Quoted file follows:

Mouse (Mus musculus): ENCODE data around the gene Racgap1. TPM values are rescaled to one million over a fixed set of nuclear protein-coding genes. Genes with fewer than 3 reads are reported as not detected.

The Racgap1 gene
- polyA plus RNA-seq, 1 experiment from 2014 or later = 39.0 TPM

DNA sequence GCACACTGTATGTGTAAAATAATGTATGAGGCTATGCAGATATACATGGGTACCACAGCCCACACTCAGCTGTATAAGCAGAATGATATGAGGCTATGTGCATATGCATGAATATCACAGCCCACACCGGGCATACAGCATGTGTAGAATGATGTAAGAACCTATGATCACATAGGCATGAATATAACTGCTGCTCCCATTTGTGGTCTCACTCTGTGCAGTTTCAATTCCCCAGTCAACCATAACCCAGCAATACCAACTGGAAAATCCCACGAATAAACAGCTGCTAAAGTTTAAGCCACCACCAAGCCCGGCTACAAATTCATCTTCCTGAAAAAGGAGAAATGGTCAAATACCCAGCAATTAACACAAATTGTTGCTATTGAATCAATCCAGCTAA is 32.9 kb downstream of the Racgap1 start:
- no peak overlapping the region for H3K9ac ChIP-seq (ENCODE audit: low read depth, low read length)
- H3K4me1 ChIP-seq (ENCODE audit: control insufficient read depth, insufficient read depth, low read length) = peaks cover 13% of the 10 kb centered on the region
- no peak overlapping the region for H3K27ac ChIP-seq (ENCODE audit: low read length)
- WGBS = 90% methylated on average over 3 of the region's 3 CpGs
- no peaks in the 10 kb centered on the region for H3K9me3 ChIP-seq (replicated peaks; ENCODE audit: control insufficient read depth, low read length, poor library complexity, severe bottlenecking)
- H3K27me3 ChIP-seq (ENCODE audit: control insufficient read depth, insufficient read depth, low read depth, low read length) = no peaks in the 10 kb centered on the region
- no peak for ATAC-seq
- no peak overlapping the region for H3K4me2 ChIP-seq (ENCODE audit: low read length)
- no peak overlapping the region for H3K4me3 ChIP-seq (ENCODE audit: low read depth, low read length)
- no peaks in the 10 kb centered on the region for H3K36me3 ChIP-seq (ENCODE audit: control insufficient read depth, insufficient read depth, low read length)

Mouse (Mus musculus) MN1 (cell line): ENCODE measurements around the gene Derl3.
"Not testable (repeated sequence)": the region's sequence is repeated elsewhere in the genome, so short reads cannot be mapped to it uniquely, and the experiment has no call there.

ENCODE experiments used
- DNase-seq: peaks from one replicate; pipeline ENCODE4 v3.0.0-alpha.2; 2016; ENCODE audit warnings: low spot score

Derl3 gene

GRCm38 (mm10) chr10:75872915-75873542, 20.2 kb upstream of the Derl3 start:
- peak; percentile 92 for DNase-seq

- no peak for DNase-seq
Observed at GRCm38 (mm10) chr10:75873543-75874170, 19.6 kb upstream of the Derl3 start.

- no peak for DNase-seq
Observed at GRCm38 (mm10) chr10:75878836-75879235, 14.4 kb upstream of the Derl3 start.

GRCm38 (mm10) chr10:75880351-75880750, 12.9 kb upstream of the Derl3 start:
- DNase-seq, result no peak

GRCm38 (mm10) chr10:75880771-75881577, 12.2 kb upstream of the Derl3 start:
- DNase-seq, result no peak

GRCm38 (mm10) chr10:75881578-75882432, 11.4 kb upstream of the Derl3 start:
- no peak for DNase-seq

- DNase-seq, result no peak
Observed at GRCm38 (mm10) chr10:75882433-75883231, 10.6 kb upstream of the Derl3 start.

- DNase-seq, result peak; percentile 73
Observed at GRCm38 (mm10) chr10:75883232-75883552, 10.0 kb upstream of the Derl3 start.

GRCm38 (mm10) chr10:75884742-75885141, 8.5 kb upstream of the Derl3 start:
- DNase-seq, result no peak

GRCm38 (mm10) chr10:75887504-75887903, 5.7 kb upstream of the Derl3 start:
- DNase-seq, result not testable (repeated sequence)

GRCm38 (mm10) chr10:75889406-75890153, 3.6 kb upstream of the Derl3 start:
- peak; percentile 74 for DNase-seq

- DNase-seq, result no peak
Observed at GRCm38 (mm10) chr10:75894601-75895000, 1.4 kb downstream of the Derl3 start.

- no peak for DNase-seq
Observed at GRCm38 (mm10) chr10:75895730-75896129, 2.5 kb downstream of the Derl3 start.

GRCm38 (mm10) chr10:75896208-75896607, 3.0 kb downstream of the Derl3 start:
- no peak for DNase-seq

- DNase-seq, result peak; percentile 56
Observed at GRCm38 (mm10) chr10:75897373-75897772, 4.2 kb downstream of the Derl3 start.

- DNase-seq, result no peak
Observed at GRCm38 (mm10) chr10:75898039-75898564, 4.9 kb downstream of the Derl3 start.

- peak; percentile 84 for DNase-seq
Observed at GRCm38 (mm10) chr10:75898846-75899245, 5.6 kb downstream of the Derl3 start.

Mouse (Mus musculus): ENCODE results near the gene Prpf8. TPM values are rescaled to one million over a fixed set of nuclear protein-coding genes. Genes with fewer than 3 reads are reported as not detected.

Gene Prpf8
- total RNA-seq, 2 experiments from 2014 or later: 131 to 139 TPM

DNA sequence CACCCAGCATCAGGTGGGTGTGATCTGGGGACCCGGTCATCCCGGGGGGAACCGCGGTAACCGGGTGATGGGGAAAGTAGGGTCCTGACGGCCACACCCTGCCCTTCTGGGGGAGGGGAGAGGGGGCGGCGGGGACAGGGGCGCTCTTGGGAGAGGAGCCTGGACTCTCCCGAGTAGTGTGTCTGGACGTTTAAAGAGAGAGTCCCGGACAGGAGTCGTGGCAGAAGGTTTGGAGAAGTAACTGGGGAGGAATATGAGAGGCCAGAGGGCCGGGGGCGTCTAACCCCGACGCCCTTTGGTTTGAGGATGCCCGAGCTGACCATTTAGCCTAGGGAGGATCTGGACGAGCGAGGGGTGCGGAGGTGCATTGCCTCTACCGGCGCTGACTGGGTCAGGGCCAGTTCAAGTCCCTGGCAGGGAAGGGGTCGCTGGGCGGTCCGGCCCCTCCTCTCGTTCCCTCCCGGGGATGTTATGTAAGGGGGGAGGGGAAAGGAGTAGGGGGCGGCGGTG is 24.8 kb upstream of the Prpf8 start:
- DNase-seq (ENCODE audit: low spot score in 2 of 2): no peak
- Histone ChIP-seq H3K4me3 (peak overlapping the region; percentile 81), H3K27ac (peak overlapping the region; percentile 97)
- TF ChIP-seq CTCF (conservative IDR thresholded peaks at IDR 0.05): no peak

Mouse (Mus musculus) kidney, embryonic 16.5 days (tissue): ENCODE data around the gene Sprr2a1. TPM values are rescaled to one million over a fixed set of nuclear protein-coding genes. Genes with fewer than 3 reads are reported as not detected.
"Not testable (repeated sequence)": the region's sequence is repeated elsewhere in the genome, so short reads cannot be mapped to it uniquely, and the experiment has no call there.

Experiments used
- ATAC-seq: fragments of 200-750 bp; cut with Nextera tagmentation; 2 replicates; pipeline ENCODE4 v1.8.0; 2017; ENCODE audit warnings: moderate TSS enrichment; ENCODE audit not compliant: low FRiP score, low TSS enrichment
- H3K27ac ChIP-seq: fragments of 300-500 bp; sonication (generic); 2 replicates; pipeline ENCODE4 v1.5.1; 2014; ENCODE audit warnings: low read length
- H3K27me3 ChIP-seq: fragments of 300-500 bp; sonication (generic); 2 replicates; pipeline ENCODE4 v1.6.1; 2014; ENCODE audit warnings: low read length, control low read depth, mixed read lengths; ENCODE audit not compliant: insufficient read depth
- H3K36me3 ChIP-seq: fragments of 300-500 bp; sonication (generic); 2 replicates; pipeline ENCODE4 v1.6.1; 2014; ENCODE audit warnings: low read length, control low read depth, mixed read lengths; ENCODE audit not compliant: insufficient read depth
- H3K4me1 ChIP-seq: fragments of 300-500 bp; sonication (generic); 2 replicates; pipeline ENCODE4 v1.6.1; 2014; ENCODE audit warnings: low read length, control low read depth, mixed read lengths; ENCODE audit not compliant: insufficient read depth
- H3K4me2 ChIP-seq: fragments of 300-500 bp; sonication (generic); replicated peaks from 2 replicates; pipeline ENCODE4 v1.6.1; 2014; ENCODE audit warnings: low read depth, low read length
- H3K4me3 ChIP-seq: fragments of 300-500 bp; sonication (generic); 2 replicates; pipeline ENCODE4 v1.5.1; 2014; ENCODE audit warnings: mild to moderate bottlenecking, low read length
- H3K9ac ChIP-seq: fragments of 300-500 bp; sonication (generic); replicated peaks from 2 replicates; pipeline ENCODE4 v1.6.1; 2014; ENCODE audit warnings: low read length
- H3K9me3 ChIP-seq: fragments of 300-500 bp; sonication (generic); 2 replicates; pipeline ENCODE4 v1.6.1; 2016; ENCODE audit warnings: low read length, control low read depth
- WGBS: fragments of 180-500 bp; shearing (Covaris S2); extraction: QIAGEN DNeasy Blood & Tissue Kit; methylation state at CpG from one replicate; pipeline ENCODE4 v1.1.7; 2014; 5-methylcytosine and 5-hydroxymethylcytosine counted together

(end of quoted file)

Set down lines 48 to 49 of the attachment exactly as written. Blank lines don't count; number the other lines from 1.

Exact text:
- DNase-seq, result peak; percentile 56
Observed at GRCm38 (mm10) chr10:75897373-75897772, 4.2 kb downstream of the Derl3 start.